Voters head the polls in Ohio today to decide the fate of collective bargaining reforms for government workers. It’s a high-profile referendum on a controversial law that prompted protests similar to the union backlash in Wisconsin earlier this year.
Across the country with much less fanfare, Idaho implemented its own set of landmark reforms. And while the state has lacked the drama playing out in the Midwest, the education changes implemented earlier this year in Idaho are arguably the most sweeping of any adopted in 2011.
The plan, called Students Come First, returns control to local communities. Like other states, it makes changes to collective bargaining for teachers, but goes a step further by eliminating tenure and seniority. It also include a pay-for-performance option to reward teachers. Technology is a major factor in the reform with the goal of giving every student a laptop.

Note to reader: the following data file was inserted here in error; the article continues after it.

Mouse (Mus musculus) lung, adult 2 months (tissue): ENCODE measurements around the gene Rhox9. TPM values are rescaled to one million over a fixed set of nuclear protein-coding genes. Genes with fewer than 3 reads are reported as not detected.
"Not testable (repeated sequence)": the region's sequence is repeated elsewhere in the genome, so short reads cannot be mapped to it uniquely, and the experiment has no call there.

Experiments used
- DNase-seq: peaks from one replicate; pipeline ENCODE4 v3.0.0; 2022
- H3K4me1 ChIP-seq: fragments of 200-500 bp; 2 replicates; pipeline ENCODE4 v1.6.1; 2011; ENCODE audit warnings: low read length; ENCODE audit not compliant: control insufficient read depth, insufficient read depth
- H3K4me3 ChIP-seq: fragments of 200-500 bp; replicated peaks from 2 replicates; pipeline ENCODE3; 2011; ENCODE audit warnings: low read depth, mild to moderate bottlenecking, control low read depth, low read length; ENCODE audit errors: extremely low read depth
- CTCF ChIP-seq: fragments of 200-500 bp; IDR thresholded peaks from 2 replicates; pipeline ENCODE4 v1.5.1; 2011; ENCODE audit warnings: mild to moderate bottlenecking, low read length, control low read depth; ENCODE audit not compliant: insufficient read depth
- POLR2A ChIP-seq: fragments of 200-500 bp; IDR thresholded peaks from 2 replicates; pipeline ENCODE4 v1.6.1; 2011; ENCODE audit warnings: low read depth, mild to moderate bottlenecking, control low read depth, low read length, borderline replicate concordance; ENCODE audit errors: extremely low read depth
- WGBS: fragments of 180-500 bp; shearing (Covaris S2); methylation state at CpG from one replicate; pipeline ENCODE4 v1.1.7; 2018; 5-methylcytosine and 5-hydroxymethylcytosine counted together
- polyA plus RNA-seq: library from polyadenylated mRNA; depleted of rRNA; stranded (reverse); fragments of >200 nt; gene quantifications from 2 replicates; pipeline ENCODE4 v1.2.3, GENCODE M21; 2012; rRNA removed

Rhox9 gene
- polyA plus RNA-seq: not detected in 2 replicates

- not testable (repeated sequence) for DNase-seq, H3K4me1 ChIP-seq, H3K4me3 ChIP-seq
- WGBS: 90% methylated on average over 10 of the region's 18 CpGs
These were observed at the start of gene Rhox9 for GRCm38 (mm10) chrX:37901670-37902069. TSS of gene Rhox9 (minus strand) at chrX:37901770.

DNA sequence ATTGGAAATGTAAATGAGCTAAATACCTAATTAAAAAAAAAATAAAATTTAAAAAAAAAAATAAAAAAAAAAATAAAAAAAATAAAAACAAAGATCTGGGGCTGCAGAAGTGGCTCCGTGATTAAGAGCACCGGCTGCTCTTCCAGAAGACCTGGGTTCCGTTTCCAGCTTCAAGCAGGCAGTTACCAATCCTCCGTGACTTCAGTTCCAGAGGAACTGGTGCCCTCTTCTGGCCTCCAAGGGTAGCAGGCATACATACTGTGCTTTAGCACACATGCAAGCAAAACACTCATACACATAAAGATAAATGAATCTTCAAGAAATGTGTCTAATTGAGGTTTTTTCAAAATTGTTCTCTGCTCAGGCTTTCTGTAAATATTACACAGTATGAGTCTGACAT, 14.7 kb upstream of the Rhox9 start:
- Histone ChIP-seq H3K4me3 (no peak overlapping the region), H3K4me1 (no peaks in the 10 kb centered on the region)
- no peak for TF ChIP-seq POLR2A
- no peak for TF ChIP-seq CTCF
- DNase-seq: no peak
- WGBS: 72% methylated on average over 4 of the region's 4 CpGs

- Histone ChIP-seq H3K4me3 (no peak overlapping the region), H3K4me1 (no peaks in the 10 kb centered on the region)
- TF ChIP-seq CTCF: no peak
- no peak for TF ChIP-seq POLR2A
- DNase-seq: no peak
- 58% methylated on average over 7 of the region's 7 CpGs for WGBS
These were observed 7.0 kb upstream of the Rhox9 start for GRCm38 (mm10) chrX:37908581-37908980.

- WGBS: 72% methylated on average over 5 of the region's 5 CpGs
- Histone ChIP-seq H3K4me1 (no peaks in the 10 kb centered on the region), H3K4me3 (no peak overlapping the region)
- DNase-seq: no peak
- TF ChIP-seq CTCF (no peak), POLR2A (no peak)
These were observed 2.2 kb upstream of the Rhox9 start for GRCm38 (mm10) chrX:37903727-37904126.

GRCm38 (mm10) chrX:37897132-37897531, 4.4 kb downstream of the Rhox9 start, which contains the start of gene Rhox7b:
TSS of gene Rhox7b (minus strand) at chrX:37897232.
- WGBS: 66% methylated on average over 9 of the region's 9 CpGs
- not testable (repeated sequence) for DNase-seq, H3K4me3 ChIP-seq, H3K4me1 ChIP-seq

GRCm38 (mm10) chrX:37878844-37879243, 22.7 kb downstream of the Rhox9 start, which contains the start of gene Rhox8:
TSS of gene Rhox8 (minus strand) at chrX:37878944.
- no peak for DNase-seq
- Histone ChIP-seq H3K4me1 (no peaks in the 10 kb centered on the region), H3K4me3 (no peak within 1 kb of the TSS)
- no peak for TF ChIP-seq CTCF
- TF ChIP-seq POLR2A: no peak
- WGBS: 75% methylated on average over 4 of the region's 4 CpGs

The reforms were spearheaded by Tom Luna, Idaho’s superintendent of public instruction. Even though he hasn’t faced the same level of national media scrutiny as his counterparts in Ohio and Wisconsin, Luna has endured his share of personal attacks — vandalism, threats and an attempt to recall him from office.
Like the referendum before Ohio voters today, some in Idaho hope to repeal the reforms next year at the ballot box. The Idaho Education Association already lost a court challenge before a district court judge.
During a recent trip to Washington, we spoke to Luna about the reforms. He discussed the positive impact on students, why they’re necessary and how the state is adapting.